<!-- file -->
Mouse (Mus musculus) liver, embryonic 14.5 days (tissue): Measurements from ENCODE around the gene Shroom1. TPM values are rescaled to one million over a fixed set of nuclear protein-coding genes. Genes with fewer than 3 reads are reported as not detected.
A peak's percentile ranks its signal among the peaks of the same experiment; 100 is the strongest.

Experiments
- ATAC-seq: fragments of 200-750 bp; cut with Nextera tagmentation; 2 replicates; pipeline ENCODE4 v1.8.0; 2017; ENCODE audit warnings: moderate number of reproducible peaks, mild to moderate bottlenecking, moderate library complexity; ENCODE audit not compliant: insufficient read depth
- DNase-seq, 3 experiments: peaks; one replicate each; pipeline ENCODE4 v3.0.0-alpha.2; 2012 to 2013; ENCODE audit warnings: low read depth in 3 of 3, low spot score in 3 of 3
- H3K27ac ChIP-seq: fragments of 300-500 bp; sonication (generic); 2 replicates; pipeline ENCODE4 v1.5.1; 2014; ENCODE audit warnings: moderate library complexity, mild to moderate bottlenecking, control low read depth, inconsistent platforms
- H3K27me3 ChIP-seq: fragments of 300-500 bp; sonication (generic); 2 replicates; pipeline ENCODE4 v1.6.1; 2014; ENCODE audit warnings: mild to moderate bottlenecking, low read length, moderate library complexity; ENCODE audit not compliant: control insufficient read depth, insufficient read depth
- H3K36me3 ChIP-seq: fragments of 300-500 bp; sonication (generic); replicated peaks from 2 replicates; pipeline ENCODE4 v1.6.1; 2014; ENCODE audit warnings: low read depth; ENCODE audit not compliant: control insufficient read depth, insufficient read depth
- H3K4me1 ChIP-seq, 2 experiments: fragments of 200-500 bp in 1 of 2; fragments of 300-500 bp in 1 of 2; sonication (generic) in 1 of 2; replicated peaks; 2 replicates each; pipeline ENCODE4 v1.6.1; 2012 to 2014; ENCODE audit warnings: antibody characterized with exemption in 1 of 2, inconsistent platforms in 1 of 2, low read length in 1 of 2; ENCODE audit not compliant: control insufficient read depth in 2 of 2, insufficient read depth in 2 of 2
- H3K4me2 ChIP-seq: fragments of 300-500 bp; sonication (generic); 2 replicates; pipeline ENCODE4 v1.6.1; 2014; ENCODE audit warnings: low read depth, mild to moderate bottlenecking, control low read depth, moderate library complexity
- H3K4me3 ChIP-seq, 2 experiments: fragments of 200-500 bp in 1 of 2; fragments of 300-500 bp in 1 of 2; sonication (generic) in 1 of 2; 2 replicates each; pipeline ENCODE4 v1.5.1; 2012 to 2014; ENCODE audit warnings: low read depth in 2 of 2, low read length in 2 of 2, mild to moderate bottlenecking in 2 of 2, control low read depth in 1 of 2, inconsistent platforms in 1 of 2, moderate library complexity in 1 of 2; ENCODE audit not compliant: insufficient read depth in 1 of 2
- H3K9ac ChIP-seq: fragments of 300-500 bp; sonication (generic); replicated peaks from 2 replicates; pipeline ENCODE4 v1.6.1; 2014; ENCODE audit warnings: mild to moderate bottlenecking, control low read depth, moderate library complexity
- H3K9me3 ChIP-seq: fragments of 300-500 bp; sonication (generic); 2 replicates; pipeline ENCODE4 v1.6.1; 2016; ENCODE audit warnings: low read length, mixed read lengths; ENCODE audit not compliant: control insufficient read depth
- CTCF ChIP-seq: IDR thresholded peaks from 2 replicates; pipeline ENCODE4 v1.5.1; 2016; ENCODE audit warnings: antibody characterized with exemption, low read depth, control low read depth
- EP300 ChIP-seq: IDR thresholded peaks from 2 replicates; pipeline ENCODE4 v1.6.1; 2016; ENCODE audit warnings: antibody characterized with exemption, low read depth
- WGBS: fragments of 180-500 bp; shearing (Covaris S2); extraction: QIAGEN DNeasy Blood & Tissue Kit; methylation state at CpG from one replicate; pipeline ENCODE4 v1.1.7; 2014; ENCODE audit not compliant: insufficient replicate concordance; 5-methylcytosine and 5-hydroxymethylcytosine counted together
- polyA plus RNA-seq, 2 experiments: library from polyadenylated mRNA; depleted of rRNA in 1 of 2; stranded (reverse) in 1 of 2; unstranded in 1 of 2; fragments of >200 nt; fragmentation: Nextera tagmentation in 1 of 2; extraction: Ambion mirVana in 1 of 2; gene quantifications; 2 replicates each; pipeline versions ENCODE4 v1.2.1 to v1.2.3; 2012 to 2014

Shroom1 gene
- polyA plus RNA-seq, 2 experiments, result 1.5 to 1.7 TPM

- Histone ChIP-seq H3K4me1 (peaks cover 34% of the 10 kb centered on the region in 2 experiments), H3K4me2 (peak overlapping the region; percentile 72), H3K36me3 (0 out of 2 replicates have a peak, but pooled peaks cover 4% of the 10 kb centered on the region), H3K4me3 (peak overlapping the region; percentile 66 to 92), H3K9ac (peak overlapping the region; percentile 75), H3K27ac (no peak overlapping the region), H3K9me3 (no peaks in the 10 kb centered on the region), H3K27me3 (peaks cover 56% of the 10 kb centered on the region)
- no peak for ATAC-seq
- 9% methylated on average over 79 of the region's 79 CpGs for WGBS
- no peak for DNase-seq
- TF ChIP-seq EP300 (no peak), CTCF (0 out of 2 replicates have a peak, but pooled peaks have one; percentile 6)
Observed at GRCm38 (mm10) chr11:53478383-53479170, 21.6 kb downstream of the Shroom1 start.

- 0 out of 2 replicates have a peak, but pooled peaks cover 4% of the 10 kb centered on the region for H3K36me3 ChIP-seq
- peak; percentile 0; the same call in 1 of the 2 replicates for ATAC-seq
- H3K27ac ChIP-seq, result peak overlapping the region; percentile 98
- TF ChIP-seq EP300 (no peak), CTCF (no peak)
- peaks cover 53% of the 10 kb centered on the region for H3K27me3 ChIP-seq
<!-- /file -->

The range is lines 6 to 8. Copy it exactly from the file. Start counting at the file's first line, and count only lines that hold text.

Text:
- H3K27ac ChIP-seq: fragments of 300-500 bp; sonication (generic); 2 replicates; pipeline ENCODE4 v1.5.1; 2014; ENCODE audit warnings: moderate library complexity, mild to moderate bottlenecking, control low read depth, inconsistent platforms
- H3K27me3 ChIP-seq: fragments of 300-500 bp; sonication (generic); 2 replicates; pipeline ENCODE4 v1.6.1; 2014; ENCODE audit warnings: mild to moderate bottlenecking, low read length, moderate library complexity; ENCODE audit not compliant: control insufficient read depth, insufficient read depth
- H3K36me3 ChIP-seq: fragments of 300-500 bp; sonication (generic); replicated peaks from 2 replicates; pipeline ENCODE4 v1.6.1; 2014; ENCODE audit warnings: low read depth; ENCODE audit not compliant: control insufficient read depth, insufficient read depth